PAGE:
It seems that this is a perfect test case to to determine the reach of child abuse legislation as it relates to the uploading / downloading, publishing, and sharing of child abuse material. More specifically, the case also has the potential to establish exactly what kind of material can be classified as child abuse material for the purposes of sustaining a charge of publishing and sharing such materials online.
I have written about this case before, here. The case of Chris Illingworth is set for a committal hearing in Maroochydore Magistrates Court on 8 July 2009. The purpose of a committal hearing is to determine whether there is enough evidence to proceed to trial. Essentially, whether there is enough being put forward by the prosecution regarding guilt that a jury could make a determination as to the guilt or innocence of the accused.
What is interesting is that he has hired a silk (a term given to barristers who have been appointed Queen's Counsel / QC or Senior Counsel / SC) as this is unusual for a case like this and at this stage.
This suggests that the big guns (this is not to suggest that there are not solicitors out there who could not do the job) are being brought in at the start of the legal process, and rightly so, as this is a case where the implications extend way beyond the case itself. If the prosecution gets up in the Magistrates Court, then the definition of what constitutes child abuse material is considerably broader than what many had considered it to be previously.
The charges that Illingworth is facing could see him sent to prison for a maximum of ten years for each of the two charges that he is facing.
The offending video shows a Russian circus performer tossing his child around. The video does not show that the child has been harmed and in fact the child does not seem too bothered by the treatment and seems to enjoy it. Now, would I throw and swing my my son around, probably not at the moment seeing he is only just a touch over six months old.
However, I remember when I was a kid I liked to be swung around in circles by my arms and tossed up in the air (and caught again). So, it is probably just as well my folks did not record this and then in a moment of reminiscing I posted that video online.
Michael Byrne QC is going to argue that the video is a Russian circus training video. I probably would have argued something similar and probably would of tossed in a few videos of the Chinese training their kiddie gymnasts for comparison. I would have figured that any video that shows children undertaking strenuous physical activity at a very early age after having been removed from their homes and taken to a training facility would be tantamount to child abuse as well, even if the parents approve.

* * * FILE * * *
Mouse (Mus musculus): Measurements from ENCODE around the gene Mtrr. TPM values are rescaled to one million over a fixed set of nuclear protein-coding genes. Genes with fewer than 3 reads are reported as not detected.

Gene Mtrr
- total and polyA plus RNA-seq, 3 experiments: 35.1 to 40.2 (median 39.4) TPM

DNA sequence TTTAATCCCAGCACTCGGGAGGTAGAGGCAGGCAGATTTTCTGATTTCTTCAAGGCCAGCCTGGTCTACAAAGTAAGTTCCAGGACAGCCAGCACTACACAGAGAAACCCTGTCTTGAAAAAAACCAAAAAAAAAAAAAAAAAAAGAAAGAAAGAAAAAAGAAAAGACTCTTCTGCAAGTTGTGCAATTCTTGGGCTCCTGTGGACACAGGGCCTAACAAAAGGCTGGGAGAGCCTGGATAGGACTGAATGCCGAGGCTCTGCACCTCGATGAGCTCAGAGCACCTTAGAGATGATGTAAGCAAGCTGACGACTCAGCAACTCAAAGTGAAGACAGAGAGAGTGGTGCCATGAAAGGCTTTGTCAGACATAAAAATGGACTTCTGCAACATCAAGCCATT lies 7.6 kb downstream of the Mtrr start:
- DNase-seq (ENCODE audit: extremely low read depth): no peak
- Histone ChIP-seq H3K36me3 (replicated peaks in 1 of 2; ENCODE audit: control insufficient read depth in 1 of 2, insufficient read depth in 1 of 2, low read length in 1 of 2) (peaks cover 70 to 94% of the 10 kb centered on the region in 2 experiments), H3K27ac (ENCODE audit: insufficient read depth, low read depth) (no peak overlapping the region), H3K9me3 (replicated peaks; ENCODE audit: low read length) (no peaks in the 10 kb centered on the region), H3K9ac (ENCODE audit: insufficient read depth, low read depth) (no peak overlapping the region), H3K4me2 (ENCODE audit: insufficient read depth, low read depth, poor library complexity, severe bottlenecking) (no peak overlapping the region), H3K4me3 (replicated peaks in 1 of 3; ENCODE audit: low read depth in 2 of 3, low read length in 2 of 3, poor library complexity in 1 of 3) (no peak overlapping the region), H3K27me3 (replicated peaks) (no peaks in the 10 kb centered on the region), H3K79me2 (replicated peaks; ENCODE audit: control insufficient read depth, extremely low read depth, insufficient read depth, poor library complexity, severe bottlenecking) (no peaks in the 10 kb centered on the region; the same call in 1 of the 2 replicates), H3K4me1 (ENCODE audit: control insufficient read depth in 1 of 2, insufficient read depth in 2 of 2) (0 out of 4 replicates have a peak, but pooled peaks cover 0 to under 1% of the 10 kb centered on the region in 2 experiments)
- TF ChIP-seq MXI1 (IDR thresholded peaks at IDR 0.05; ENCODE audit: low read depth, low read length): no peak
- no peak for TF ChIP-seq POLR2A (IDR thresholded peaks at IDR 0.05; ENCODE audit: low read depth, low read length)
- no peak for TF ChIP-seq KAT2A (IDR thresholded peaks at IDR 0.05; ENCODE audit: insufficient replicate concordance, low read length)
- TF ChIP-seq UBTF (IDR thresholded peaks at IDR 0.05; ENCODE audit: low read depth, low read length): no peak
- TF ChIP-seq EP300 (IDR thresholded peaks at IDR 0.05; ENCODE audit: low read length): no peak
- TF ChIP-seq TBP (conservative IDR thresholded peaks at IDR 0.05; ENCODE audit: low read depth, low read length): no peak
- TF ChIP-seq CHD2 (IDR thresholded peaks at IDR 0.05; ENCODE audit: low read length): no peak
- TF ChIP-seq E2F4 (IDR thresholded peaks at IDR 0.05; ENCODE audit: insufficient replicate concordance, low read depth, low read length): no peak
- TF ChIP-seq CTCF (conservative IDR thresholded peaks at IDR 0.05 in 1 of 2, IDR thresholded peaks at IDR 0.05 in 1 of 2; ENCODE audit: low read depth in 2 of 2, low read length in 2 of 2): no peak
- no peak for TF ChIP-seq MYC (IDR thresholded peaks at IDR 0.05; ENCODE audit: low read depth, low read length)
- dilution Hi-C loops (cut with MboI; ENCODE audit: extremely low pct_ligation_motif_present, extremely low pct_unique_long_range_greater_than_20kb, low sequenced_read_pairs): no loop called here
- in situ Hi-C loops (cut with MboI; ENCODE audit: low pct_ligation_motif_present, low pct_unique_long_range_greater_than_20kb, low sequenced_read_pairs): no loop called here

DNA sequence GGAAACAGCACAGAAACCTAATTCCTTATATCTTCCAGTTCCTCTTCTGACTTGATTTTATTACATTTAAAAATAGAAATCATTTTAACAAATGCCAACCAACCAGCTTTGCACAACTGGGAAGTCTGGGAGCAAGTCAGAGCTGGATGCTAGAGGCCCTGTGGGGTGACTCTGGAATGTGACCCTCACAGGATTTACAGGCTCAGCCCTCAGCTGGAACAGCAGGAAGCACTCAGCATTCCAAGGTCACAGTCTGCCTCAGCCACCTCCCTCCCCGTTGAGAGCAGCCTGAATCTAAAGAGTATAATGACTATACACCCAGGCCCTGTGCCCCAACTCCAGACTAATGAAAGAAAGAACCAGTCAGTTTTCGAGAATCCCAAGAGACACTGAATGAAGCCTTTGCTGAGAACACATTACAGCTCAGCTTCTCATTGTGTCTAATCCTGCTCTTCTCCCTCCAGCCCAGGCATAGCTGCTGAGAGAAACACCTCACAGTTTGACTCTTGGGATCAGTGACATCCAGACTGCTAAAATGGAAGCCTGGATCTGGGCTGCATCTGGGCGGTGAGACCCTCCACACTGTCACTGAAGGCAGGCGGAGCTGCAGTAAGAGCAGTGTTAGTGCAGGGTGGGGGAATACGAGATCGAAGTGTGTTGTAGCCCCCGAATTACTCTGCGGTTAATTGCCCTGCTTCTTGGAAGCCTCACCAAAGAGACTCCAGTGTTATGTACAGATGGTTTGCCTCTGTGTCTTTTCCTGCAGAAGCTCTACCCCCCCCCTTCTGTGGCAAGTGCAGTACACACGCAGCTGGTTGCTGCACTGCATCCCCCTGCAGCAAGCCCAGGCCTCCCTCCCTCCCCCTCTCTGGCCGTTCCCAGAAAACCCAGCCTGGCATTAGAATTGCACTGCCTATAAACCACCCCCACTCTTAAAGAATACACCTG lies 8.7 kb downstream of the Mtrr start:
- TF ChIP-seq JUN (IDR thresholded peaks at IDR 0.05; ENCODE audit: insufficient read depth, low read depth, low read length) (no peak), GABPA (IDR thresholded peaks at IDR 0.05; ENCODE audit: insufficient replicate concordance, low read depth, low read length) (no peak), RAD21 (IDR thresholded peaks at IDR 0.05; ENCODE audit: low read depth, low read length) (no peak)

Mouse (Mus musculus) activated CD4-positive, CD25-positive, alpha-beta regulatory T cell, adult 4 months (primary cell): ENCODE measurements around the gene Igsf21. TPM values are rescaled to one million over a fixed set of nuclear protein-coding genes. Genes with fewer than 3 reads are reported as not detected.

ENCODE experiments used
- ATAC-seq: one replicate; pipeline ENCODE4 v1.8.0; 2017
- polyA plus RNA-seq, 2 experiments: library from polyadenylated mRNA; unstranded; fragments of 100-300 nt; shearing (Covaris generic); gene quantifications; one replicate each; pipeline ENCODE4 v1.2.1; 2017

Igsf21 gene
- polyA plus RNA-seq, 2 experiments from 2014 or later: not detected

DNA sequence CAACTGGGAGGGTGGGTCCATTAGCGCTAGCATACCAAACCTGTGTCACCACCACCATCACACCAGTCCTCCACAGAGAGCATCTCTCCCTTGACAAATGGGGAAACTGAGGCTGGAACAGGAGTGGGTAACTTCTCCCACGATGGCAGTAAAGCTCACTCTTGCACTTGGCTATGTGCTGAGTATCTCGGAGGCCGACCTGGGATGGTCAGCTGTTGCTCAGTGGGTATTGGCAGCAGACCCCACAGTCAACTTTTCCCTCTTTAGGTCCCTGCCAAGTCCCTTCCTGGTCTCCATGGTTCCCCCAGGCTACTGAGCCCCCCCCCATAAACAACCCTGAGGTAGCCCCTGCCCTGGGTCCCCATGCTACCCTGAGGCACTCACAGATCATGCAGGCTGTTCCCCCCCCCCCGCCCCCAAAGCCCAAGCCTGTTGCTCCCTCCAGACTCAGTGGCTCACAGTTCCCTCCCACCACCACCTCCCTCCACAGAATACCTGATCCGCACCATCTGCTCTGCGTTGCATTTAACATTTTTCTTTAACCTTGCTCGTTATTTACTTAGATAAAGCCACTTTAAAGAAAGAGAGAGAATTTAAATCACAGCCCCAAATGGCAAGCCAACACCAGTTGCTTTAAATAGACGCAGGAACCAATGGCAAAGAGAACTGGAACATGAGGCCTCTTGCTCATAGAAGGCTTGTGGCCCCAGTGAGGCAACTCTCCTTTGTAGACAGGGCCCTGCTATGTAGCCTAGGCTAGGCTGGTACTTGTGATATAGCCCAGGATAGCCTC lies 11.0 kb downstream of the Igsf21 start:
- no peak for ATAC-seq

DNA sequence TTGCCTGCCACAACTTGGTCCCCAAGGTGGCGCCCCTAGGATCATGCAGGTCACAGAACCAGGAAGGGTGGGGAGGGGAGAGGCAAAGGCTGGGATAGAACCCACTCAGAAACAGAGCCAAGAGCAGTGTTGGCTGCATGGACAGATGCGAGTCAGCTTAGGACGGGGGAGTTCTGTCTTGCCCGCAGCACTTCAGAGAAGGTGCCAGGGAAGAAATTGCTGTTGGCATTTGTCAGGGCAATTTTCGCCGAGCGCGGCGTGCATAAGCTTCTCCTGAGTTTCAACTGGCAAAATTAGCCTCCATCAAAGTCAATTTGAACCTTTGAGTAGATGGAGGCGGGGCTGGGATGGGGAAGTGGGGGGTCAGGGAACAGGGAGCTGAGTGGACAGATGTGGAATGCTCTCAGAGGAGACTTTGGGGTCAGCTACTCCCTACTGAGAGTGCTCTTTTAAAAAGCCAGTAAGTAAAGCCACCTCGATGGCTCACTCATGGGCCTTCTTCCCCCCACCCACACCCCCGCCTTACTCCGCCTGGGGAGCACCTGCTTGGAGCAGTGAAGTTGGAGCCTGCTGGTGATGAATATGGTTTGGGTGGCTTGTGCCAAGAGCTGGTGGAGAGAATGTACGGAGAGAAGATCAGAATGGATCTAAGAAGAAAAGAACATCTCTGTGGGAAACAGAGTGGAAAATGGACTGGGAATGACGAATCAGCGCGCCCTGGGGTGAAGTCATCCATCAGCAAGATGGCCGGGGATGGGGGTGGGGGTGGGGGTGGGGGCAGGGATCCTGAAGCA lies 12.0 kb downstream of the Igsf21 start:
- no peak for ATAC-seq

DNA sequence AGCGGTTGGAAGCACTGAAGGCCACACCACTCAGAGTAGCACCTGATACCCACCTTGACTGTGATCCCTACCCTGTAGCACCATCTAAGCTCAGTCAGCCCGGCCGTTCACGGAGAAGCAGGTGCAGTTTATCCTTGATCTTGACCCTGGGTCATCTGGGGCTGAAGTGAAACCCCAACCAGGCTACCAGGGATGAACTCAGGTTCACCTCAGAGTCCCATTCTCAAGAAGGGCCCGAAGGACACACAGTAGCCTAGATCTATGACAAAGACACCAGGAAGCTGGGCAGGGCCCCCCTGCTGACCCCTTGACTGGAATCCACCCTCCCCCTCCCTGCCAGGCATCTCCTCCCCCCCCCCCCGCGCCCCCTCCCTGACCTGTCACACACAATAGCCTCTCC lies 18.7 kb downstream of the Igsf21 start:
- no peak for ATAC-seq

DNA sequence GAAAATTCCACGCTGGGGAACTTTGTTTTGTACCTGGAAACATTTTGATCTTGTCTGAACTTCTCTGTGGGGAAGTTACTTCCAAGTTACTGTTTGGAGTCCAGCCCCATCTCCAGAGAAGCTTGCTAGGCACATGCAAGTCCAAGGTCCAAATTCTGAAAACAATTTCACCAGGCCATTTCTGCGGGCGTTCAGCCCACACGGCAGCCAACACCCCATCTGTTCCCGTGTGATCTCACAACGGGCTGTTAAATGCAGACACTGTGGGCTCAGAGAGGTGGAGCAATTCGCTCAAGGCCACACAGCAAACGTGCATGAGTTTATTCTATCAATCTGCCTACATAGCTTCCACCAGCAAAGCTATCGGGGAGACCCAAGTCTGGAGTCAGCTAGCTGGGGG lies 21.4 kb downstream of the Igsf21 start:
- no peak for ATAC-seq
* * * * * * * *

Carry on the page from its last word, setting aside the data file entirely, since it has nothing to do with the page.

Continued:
I might also be arguing whether this was the intent of the legislation in the first place. I have not looked at the parliamentary debate on the bill when it was proposed. However, I am guessing the focus was probably much more on the sexual exploitation and abuse of children.
The other question I would be asking is why is Illingworth being targeted considering that the video is widely available and has supposedly been shown on Australian TV? I have not seen it on TV and I am not going to admit to having watched it (as that would be tantamount to saying I have downloaded it / accessed it).
There is good reason for this as any Australian who views the video (and it is still available online) can be charged and liable to a maximum term of imprisonment not to exceed 10 years simply for accessing material that the police determine to be child abuse material.
The case would seem to be weak as the police's brief of evidence relies on a witness statement by someone who has not had any interaction with the family or the child in the video. Susan Cadzow, specialist pediatrician at Royal Brisbane Children's Hospital, made a witness statement to the effect that the baby was being swung vigorously but ends with the baby laughing and smiling. But, nevertheless, this does not mean, according to her expert opinion, that the laughter and smiles do not mask some hidden damage to the child. Therefore, and once again, according to Cadzow's expert opinion the video constitutes child abuse material.
I guess this is why I wouldn't want to be a police officer or public prosecutor on this one. No disrespect to the skills, experience, and expertise of Dr. Cadzow, but a witness statement about the possible harm done to a child based on the viewing of a video when having never examined the child seems to be a stretch.
What this case does mean at the moment is this. If you are a parent, then do not toss your child in the air and have someone else film it. Then in a moment of pride in your child having fun do not be tempted to upload this video to your blog or Facebook or other online location. If you do, then the next knock on your door might be the police looking to arrest you for dealing in child abuse material.
Big Brother is watching!